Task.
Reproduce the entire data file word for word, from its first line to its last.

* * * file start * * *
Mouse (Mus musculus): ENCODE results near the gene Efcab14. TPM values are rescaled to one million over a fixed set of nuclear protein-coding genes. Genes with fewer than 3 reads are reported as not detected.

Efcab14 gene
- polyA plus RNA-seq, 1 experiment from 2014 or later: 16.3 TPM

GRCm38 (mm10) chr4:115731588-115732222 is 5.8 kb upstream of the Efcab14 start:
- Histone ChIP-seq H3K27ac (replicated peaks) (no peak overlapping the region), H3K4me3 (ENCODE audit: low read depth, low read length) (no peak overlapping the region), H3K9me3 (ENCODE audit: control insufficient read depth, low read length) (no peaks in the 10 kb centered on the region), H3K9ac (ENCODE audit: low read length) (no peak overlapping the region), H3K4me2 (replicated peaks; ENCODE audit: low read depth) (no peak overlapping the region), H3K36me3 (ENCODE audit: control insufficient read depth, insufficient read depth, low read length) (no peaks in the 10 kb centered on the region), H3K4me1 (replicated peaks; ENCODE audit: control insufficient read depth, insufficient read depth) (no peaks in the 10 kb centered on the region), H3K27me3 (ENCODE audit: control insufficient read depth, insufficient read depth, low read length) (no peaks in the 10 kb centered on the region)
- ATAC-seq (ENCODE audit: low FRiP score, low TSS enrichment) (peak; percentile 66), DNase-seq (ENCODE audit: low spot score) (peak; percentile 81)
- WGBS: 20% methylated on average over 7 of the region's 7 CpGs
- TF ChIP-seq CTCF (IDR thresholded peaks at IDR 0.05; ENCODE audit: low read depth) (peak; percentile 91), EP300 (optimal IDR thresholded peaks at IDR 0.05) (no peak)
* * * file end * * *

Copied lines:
Mouse (Mus musculus): ENCODE results near the gene Efcab14. TPM values are rescaled to one million over a fixed set of nuclear protein-coding genes. Genes with fewer than 3 reads are reported as not detected.

Efcab14 gene
- polyA plus RNA-seq, 1 experiment from 2014 or later: 16.3 TPM

GRCm38 (mm10) chr4:115731588-115732222 is 5.8 kb upstream of the Efcab14 start:
- Histone ChIP-seq H3K27ac (replicated peaks) (no peak overlapping the region), H3K4me3 (ENCODE audit: low read depth, low read length) (no peak overlapping the region), H3K9me3 (ENCODE audit: control insufficient read depth, low read length) (no peaks in the 10 kb centered on the region), H3K9ac (ENCODE audit: low read length) (no peak overlapping the region), H3K4me2 (replicated peaks; ENCODE audit: low read depth) (no peak overlapping the region), H3K36me3 (ENCODE audit: control insufficient read depth, insufficient read depth, low read length) (no peaks in the 10 kb centered on the region), H3K4me1 (replicated peaks; ENCODE audit: control insufficient read depth, insufficient read depth) (no peaks in the 10 kb centered on the region), H3K27me3 (ENCODE audit: control insufficient read depth, insufficient read depth, low read length) (no peaks in the 10 kb centered on the region)
- ATAC-seq (ENCODE audit: low FRiP score, low TSS enrichment) (peak; percentile 66), DNase-seq (ENCODE audit: low spot score) (peak; percentile 81)
- WGBS: 20% methylated on average over 7 of the region's 7 CpGs
- TF ChIP-seq CTCF (IDR thresholded peaks at IDR 0.05; ENCODE audit: low read depth) (peak; percentile 91), EP300 (optimal IDR thresholded peaks at IDR 0.05) (no peak)